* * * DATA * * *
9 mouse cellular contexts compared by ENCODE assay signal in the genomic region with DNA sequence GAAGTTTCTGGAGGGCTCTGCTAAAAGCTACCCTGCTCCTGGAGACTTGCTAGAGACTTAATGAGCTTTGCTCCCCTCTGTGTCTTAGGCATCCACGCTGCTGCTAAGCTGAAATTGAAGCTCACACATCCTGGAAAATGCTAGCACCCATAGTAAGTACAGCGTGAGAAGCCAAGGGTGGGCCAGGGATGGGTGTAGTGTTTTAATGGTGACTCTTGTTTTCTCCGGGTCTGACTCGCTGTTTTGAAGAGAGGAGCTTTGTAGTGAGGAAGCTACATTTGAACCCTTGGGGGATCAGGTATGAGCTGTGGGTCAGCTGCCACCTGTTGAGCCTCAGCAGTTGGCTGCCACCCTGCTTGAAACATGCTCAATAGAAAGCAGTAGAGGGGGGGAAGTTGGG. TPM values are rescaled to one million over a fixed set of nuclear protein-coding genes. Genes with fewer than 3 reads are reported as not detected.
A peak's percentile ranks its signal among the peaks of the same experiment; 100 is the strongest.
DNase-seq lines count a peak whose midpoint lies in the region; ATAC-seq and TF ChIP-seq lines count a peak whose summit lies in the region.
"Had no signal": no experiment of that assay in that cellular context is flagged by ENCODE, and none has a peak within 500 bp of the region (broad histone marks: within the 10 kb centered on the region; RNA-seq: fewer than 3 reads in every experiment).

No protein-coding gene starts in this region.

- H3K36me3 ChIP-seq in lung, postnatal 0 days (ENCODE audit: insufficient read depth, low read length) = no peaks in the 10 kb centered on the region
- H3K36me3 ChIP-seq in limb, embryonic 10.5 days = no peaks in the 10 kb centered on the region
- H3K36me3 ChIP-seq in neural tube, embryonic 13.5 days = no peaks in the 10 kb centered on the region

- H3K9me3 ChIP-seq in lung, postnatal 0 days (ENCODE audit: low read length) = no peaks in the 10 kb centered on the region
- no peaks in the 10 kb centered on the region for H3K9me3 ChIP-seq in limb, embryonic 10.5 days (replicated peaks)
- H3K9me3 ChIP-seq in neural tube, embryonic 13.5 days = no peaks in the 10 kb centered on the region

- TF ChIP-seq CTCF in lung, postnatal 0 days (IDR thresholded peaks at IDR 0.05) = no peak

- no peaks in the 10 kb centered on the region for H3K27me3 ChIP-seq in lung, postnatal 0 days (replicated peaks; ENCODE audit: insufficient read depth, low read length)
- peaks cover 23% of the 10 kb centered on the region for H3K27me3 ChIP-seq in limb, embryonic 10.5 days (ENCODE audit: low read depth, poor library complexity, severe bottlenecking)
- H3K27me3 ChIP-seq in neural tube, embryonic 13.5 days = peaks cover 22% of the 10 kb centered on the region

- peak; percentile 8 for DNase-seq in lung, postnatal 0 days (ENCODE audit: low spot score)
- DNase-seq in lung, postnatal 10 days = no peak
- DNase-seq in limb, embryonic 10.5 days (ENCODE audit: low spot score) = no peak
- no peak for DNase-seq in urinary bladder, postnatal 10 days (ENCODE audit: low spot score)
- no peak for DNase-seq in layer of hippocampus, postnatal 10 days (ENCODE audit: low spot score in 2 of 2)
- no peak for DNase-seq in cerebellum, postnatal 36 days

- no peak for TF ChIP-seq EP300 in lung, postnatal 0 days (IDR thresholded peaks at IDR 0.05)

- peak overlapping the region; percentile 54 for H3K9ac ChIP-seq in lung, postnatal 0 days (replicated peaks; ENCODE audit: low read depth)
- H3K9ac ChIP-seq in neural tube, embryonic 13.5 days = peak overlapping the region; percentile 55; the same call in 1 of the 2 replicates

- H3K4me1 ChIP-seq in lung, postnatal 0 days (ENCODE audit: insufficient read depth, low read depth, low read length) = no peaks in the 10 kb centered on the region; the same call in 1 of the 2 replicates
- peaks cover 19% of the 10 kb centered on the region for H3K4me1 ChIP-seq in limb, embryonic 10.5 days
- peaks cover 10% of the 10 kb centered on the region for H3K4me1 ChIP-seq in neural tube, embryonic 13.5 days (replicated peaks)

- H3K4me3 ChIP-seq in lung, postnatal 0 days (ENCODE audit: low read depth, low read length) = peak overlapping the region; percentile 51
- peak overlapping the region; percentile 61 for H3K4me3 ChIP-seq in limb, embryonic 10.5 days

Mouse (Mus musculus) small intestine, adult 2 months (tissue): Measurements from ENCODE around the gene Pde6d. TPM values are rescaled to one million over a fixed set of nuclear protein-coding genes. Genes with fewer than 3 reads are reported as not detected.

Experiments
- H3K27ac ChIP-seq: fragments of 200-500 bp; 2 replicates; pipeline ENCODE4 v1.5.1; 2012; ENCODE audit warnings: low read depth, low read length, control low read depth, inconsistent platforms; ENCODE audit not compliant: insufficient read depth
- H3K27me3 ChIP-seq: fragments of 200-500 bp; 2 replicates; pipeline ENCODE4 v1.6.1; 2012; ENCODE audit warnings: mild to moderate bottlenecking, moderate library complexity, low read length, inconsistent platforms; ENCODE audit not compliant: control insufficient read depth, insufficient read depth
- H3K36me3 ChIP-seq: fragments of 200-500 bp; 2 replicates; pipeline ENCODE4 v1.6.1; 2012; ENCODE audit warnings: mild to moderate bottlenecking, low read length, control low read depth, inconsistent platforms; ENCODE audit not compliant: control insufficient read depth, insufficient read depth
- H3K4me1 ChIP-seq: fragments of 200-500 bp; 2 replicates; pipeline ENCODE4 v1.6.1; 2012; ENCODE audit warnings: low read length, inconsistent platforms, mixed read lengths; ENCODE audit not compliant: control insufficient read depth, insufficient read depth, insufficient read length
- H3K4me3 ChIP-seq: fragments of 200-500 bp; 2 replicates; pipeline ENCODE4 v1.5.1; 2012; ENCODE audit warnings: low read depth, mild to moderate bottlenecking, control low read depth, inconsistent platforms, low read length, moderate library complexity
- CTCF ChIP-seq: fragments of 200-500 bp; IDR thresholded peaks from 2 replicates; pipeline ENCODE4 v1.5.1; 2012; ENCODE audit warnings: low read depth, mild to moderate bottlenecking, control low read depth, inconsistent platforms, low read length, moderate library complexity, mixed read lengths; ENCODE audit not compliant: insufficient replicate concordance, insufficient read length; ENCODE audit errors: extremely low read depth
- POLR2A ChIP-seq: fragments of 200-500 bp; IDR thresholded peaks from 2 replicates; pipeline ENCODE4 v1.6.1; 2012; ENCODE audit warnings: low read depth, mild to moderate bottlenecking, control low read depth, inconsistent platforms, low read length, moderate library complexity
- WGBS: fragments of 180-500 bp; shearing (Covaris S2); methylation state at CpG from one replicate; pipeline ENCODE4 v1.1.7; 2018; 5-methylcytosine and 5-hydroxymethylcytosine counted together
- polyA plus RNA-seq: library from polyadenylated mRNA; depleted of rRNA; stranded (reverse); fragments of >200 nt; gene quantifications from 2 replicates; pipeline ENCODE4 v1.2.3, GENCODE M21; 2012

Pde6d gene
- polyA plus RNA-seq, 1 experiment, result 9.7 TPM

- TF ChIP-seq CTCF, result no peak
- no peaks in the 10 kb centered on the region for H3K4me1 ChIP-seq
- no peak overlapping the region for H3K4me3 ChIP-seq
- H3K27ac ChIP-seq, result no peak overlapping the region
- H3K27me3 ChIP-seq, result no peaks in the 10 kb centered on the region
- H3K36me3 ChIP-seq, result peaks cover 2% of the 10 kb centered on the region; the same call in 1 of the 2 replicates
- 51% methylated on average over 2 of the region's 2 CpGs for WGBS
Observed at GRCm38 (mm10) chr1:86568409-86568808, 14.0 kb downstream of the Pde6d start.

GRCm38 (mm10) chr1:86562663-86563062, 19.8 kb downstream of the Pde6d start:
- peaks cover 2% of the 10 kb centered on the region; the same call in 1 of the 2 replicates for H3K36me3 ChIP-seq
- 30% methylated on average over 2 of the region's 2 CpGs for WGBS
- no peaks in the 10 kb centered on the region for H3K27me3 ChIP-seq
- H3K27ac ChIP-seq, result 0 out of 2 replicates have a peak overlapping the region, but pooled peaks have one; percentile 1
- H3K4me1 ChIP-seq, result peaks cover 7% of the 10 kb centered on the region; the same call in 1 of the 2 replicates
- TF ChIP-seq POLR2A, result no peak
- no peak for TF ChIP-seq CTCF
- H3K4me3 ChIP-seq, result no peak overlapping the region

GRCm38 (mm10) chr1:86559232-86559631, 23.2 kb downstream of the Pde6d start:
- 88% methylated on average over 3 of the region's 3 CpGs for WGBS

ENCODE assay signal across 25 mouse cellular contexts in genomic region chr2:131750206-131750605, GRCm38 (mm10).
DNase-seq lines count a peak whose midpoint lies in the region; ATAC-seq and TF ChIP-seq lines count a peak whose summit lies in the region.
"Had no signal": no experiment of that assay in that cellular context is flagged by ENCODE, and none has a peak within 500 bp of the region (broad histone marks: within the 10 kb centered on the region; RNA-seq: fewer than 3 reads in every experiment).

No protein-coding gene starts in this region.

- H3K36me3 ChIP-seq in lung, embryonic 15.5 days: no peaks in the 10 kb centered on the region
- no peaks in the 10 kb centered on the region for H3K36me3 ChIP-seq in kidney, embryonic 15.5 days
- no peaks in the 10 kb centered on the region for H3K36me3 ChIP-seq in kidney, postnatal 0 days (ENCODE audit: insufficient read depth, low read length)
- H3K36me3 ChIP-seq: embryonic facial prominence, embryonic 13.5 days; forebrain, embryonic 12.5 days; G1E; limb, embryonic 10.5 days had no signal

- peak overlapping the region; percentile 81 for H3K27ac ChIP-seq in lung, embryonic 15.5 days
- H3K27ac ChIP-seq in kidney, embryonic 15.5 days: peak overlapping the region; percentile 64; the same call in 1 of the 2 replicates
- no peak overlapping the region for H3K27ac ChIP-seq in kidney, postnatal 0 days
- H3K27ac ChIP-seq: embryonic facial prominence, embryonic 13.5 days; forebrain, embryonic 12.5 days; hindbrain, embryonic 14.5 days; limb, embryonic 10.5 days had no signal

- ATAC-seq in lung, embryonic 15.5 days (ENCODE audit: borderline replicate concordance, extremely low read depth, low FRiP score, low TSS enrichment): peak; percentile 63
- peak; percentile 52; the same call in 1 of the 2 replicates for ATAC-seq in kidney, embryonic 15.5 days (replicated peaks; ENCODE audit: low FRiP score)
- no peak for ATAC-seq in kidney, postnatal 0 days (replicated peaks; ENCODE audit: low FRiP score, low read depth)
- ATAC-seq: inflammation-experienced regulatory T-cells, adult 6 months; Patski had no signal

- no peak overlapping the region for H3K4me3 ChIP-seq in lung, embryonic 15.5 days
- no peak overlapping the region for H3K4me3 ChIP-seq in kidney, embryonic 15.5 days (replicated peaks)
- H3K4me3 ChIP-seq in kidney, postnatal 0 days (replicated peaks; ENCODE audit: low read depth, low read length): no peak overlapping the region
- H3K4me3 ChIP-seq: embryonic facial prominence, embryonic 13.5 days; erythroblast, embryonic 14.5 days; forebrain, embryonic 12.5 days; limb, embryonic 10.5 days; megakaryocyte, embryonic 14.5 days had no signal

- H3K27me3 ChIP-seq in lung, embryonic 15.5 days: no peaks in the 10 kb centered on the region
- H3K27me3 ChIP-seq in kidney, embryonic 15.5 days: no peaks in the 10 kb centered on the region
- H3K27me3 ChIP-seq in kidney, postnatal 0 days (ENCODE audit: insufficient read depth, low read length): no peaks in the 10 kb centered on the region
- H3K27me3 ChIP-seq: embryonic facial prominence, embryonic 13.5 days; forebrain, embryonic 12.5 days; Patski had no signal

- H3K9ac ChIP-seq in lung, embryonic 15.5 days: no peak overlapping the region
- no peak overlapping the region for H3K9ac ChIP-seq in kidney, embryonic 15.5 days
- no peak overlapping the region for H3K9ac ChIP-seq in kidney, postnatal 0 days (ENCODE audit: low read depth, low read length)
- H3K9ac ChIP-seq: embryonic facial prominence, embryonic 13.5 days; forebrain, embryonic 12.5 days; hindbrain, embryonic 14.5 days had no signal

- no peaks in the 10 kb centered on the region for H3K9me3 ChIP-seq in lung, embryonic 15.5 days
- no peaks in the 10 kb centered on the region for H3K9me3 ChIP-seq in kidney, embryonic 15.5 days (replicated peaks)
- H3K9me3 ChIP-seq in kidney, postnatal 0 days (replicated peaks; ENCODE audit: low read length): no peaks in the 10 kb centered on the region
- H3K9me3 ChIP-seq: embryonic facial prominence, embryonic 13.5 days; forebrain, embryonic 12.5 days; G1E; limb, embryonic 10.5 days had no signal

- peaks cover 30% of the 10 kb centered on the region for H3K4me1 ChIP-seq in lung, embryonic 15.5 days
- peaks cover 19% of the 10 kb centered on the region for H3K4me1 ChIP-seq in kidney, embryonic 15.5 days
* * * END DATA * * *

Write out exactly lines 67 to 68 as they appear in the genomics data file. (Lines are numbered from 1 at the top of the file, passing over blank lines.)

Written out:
- no peaks in the 10 kb centered on the region for H3K36me3 ChIP-seq in kidney, embryonic 15.5 days
- no peaks in the 10 kb centered on the region for H3K36me3 ChIP-seq in kidney, postnatal 0 days (ENCODE audit: insufficient read depth, low read length)